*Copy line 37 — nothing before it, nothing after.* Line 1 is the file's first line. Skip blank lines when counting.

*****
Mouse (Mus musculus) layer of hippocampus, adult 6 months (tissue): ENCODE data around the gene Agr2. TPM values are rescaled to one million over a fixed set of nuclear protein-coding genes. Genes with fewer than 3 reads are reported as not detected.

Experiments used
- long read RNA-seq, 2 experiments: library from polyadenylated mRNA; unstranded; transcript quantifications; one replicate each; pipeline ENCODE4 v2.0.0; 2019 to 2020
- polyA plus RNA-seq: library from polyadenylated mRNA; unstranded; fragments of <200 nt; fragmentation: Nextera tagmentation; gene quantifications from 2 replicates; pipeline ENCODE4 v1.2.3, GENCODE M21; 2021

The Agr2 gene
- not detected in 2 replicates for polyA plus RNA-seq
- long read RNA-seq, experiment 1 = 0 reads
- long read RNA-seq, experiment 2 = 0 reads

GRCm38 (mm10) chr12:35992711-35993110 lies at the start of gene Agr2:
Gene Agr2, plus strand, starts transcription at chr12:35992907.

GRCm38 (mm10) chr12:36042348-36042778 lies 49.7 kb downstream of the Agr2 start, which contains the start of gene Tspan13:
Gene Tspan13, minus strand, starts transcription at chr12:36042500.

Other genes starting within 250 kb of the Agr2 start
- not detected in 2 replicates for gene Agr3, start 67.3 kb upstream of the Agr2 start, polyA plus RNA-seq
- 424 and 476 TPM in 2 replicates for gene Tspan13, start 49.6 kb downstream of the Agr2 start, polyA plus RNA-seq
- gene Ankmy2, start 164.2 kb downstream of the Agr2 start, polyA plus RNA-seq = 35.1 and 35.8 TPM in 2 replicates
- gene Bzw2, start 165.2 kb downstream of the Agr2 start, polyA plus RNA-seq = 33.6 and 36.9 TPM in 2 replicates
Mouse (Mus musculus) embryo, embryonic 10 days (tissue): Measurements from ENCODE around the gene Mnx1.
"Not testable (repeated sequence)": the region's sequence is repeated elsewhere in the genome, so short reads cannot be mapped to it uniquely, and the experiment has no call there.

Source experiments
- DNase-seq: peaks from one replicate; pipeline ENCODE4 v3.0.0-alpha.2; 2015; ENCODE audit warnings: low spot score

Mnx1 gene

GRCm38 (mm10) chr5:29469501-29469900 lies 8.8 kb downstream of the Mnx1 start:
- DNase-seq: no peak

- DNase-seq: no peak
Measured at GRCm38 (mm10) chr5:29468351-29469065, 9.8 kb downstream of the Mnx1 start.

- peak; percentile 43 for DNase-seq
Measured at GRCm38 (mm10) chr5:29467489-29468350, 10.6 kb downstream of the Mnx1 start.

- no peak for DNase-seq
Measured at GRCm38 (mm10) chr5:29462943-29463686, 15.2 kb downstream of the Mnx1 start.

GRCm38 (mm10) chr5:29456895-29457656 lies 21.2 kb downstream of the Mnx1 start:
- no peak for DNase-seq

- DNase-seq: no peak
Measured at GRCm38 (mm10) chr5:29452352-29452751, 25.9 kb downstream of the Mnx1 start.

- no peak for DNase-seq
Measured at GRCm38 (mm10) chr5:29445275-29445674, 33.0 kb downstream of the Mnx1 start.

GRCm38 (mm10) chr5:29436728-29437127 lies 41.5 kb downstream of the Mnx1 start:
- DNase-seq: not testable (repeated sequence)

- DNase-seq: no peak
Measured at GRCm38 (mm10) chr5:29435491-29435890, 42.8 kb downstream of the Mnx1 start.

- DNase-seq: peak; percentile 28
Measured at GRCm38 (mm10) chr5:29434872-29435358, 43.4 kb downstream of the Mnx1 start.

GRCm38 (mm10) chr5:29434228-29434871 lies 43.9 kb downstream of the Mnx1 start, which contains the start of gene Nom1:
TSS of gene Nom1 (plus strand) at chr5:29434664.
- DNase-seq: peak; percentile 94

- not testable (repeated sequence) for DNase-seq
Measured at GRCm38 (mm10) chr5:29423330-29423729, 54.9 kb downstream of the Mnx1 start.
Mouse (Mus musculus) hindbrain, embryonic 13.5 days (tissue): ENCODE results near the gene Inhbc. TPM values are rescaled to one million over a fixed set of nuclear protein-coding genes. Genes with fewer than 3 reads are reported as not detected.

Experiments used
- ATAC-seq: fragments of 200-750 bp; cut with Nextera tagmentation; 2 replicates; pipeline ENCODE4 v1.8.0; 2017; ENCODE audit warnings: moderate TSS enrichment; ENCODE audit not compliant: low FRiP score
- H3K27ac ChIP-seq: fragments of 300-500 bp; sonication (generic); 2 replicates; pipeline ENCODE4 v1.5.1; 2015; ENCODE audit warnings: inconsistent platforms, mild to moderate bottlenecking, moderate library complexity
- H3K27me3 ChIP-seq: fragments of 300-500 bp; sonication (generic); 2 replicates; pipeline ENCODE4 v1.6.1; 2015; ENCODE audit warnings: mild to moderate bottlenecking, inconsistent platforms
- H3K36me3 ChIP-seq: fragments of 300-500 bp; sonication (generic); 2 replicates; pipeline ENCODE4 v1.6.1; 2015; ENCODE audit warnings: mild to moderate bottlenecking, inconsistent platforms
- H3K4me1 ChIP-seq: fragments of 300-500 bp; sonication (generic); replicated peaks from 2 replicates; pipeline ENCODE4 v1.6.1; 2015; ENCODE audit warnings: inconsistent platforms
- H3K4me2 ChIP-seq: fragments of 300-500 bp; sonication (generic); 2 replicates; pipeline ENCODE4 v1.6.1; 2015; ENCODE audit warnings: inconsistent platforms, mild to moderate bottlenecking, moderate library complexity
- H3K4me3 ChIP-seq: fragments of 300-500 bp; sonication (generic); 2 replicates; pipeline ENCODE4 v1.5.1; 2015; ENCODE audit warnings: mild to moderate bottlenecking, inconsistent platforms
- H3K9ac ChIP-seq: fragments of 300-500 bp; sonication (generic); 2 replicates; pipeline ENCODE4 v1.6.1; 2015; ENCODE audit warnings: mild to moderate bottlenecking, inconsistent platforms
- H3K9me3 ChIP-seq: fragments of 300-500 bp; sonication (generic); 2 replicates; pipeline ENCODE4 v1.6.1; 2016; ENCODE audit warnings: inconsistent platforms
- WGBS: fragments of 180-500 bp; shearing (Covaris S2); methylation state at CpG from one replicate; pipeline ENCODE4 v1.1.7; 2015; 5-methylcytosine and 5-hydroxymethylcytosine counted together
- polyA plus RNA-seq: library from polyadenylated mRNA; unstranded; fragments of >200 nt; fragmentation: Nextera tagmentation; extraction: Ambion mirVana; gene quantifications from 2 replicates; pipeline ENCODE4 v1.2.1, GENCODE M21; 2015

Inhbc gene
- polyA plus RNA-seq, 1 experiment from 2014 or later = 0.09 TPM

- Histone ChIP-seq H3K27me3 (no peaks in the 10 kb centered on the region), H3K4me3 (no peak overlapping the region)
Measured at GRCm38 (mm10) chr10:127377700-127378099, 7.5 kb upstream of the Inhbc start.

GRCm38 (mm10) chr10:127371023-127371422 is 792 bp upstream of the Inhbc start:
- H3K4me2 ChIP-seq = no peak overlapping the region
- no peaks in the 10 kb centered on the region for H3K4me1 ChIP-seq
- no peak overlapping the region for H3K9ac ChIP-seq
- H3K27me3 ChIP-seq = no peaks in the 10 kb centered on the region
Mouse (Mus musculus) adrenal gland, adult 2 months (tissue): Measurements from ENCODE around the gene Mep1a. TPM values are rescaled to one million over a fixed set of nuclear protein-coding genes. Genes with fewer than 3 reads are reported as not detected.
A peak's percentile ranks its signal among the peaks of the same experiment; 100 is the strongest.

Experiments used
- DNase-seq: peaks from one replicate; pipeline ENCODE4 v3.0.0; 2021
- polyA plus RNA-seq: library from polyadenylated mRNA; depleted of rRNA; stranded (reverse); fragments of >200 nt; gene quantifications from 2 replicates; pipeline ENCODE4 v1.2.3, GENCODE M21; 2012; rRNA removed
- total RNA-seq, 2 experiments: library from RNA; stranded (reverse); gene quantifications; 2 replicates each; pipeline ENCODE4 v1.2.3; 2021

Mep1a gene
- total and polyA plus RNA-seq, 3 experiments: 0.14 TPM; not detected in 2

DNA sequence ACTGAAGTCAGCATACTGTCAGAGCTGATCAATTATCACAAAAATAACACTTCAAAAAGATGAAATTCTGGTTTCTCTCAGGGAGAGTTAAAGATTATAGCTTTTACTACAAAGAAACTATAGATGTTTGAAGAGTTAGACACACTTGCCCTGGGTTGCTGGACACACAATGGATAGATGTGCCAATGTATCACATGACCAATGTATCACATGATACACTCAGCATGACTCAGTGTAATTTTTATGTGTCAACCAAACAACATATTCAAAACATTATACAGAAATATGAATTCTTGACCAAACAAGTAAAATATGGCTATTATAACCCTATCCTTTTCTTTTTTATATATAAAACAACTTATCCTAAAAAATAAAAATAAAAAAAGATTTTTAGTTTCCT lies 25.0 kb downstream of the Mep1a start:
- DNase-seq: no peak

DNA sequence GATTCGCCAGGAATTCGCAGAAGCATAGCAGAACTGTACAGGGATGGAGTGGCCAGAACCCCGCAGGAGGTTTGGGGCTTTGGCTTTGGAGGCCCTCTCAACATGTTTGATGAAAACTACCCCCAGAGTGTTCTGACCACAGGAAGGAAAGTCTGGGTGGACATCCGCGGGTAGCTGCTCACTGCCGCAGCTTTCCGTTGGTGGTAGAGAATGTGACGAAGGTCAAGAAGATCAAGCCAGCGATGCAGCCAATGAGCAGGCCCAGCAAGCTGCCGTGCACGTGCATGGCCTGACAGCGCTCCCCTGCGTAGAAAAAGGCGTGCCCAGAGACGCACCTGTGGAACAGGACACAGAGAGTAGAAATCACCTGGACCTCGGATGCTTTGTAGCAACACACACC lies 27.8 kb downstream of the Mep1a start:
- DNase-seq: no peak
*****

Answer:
GRCm38 (mm10) chr5:29436728-29437127 lies 41.5 kb downstream of the Mnx1 start: